In Columbus, Ohio, the downtown business community took the initiative to launch a similar program. Downtown C-pass is administered by the Capital Crossroads Special Improvement District. Each property owner within the district pays a special transit assessment that funds free Central Ohio Transit Authority (COTA) bus passes distributed through their tenants. The program is a voluntary initiative and not the result of legislation or public spending.
Downtown C-pass began as a pilot program in June of 2015. “We worked with four employers,” said Downtown C-pass Program Director Kacey Brankamp. “We selected the employers very carefully so that we felt like it was a good representation of typical employers in our downtown, and we made free bus passes available to 800 eligible people.”
Within three months, COTA ridership among the 800 eligible people roughly doubled, according to Brankamp. “That was a great response, a huge response,” she said. “Our property owners felt confident that if we took this to our entire district we would see the same results.”
Downtown C-Pass launched as a district-wide program in 2018, expanding to tenants at 219 properties. Employees of these tenants can opt to receive a free bus pass in the form of a farecard, smartphone app, or RFID sticker that can be attached to a work badge.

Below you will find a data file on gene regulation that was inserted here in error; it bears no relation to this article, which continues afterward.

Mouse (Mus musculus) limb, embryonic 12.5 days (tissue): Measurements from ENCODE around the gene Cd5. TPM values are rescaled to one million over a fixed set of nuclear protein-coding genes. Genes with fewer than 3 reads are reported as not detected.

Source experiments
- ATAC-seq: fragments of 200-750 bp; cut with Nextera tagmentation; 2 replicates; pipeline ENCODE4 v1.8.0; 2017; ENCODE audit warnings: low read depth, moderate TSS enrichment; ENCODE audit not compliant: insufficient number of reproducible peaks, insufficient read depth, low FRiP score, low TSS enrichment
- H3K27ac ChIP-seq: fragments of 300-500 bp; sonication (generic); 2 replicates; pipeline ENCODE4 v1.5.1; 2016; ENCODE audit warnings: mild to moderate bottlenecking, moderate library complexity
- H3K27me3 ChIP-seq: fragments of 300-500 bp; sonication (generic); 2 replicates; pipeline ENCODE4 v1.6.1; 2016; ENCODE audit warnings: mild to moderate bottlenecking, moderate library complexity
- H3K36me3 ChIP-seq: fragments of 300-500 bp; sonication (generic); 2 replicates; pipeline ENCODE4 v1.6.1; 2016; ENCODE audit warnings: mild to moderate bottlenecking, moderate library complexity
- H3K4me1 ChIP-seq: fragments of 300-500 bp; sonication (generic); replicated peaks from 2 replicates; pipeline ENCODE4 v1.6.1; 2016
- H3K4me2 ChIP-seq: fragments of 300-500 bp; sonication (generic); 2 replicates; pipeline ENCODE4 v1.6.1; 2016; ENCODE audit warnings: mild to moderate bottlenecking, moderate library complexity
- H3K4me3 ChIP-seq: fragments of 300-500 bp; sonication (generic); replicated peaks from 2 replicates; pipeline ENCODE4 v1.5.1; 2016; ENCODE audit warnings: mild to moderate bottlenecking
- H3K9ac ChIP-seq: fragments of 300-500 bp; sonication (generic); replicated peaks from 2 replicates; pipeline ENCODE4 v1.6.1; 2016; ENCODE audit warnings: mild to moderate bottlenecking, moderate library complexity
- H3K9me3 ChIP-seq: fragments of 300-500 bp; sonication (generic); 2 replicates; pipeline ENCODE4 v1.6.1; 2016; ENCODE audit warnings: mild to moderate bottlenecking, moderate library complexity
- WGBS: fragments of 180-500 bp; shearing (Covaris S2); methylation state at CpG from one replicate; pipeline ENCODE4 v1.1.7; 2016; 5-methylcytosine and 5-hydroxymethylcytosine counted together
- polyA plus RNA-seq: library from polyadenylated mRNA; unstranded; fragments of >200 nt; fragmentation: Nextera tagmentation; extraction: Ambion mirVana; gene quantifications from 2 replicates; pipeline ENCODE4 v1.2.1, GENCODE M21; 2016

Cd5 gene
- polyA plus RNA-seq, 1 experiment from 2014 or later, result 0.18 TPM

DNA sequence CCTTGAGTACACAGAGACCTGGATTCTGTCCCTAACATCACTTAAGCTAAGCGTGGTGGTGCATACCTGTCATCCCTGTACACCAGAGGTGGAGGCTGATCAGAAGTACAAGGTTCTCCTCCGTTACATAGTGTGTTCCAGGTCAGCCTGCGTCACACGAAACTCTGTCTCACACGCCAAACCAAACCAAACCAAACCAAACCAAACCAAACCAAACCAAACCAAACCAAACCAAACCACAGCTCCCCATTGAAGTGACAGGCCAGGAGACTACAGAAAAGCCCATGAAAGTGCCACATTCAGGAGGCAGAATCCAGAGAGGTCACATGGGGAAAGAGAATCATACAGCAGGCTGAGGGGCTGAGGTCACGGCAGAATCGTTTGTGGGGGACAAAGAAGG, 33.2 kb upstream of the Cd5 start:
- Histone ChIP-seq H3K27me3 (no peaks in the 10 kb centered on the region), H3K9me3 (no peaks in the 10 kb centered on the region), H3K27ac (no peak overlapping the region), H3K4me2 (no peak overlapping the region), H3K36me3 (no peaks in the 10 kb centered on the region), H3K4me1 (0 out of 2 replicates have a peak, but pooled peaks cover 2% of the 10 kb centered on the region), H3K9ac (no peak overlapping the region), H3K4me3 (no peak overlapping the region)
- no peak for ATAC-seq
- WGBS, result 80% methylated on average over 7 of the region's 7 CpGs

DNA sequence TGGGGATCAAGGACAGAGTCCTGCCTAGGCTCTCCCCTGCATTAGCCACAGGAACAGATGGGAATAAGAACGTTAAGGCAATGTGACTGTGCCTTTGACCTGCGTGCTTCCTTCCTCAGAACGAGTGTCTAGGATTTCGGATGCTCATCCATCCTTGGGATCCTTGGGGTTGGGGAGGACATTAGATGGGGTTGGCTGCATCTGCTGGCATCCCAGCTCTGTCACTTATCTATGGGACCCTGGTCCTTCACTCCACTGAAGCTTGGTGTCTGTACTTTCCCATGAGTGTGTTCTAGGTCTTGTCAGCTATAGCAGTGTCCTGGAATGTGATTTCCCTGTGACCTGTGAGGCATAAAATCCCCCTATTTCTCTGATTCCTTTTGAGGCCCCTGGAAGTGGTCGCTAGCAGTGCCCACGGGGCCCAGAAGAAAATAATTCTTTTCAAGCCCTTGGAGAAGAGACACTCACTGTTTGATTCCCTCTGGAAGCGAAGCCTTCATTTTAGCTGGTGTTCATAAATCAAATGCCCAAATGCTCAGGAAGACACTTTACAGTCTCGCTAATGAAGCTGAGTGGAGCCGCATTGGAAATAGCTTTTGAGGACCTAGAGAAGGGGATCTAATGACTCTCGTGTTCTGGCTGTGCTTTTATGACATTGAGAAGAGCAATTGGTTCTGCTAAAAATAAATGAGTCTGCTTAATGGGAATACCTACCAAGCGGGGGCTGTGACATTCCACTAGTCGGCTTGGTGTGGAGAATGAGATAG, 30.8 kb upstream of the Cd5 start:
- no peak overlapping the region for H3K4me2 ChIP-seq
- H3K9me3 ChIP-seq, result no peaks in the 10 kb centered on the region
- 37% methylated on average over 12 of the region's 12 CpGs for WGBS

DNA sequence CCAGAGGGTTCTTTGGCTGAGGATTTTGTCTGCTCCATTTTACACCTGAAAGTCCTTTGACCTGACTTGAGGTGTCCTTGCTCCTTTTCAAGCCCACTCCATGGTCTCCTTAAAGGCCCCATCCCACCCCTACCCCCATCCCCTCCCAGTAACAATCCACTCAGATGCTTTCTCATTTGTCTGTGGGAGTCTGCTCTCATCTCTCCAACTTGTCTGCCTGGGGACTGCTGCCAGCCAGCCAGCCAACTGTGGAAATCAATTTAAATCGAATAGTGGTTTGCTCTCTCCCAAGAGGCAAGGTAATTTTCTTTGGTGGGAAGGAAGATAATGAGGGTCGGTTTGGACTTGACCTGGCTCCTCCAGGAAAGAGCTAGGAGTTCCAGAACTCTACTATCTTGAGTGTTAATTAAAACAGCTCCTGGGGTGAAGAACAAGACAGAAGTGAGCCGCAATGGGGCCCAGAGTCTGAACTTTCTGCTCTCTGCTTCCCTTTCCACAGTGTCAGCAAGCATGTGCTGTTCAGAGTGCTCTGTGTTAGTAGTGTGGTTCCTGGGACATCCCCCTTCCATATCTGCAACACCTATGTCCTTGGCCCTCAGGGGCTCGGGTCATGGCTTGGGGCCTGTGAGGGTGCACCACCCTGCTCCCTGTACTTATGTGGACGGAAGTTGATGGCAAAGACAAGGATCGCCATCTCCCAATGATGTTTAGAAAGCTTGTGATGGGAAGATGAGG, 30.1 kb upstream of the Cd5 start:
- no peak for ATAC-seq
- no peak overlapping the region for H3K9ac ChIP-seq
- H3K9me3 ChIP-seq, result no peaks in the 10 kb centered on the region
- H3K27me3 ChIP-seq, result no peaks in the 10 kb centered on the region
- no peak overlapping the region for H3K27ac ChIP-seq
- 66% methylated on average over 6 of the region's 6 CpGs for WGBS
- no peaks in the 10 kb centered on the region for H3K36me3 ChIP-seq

Within a year of the expansion, COTA ridership grew from 5% of eligible participants to 10-14%. “We heard from [employers] that offering the benefit helped with employee recruitment and retention,” said Brankamp. “There were 17 companies that reported making leasing decisions based on this transit incentive. That’s a big deal in a place where overall transit use is so low.”
“We have heard all kinds of stories from people about this [Downtown C-pass] program,” Brankamp added. “From a part-time restaurant worker who now doesn’t have to use their tips to pay bus fare to single moms that are able to save that money… to people that are making six figures that are saying, ‘I love taking the bus now, it’s not as stressful at all to sit in traffic.’”